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The best evidence for this is that Lady Macbeth eventually cracks under the enormous weight of her conscience, a development that results in her eventual suicide. At the beginning of the play, she asks "the spirits that attend mortal thoughts" to "unsex" her, a request that, during Shakespeare's time, would have connoted the loss of mercy and other virtues associated with women. Indeed, she is utterly ruthless in pushing Macbeth into the murder of Duncan, and shows no remorse after the fact. But by the beginning of Act V, with the Macduff family and Banquo added to the list of murders, her conscience seems to have overtaken her will. In the famous sleepwalking scene, she ceaselessly tries to scrub her hands clean of imagined blood, shouting "Out, damned spot!" This is clearly her conscience haunting her, and it has left her a broken woman, a shadow of the strong, chillingly ruthless conspirator at the play's beginning. She kills herself just before the final battle of the play.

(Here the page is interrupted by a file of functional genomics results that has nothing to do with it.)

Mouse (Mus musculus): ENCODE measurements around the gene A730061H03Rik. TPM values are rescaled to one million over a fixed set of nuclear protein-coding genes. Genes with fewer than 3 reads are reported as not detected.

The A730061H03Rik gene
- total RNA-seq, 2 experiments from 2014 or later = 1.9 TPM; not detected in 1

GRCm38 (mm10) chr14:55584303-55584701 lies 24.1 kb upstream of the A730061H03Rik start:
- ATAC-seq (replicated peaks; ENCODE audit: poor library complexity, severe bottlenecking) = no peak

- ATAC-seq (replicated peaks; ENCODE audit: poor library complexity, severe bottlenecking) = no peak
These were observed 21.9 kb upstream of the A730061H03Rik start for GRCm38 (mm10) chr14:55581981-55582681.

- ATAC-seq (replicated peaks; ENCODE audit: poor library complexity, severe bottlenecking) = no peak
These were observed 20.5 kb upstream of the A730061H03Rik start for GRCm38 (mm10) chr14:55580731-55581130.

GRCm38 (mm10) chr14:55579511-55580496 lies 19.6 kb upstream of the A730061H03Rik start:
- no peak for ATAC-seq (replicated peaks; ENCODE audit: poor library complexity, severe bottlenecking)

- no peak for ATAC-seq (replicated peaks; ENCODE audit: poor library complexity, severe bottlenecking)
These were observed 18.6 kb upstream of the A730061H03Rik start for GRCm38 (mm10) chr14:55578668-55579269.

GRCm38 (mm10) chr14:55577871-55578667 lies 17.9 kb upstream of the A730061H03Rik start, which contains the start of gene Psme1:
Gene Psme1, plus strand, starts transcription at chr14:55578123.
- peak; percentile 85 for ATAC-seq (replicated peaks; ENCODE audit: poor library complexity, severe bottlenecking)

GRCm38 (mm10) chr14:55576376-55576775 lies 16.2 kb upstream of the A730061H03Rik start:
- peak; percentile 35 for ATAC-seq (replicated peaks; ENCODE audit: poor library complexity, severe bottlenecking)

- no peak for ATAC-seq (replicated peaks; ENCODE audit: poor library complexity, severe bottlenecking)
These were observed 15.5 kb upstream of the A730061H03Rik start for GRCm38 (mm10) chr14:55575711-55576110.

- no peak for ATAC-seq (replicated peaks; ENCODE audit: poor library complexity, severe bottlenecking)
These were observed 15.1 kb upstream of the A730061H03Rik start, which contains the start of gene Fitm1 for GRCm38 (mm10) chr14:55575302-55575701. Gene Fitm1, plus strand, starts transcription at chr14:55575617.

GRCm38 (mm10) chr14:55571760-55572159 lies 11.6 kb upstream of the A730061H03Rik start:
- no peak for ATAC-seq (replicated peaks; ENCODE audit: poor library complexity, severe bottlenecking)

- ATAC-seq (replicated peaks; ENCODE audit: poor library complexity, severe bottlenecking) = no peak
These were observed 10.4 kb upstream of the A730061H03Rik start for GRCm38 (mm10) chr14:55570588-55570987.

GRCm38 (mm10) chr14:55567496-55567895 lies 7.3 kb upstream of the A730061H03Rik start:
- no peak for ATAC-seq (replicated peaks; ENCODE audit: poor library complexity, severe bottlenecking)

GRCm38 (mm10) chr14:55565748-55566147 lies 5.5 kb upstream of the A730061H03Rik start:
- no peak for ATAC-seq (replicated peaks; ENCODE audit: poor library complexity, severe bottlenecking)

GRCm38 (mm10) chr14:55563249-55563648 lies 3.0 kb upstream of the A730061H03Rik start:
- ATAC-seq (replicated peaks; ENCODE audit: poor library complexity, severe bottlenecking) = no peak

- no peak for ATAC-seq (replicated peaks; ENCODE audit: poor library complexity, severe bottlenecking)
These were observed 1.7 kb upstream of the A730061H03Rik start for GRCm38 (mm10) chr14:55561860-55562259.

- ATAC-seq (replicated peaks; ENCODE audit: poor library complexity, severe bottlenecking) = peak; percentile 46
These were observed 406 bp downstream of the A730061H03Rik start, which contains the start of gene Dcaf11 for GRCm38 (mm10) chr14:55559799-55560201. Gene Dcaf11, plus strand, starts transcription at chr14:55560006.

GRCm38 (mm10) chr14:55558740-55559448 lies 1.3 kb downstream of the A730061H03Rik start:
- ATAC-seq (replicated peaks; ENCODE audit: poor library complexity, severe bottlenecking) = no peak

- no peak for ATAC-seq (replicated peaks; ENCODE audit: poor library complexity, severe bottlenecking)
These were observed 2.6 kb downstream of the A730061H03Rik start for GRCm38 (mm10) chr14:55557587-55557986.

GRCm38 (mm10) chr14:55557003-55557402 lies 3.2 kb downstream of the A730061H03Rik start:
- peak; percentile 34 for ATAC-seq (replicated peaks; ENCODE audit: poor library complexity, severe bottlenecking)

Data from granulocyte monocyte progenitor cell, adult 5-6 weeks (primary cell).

An early indication that Lady Macbeth is not as strong as she would like to be can be found in these lines in Act 2, Scene 2, spoken while she waits for her husband's return from Duncan's chamber.
Alack, I am afraid they have awaked,
And 'tis not done. Th' attempt and not the deed
Confounds us. Hark!--I laid their daggers ready;
He could not miss 'em. Had he not resembled
My father as he slept, I had done 't.
The word "Alack" expresses fear and something like despair. She is a nervous wreck. She is afraid the grooms may have awakened and perhaps seen her husband hovering over the King's bed. She is apparently rationalizing when she tells herself that she would have killed Duncan herself. She has to think of a reason why she couldn't bring herself to do it. She was in the chamber, saw the grooms and the King sound asleep, and the idea of committing the murder herself must have crossed her mind. But her husband is much better at killing people than she is. He has had plenty of experience. Lady Macbeth is not as strong as she would like to be.
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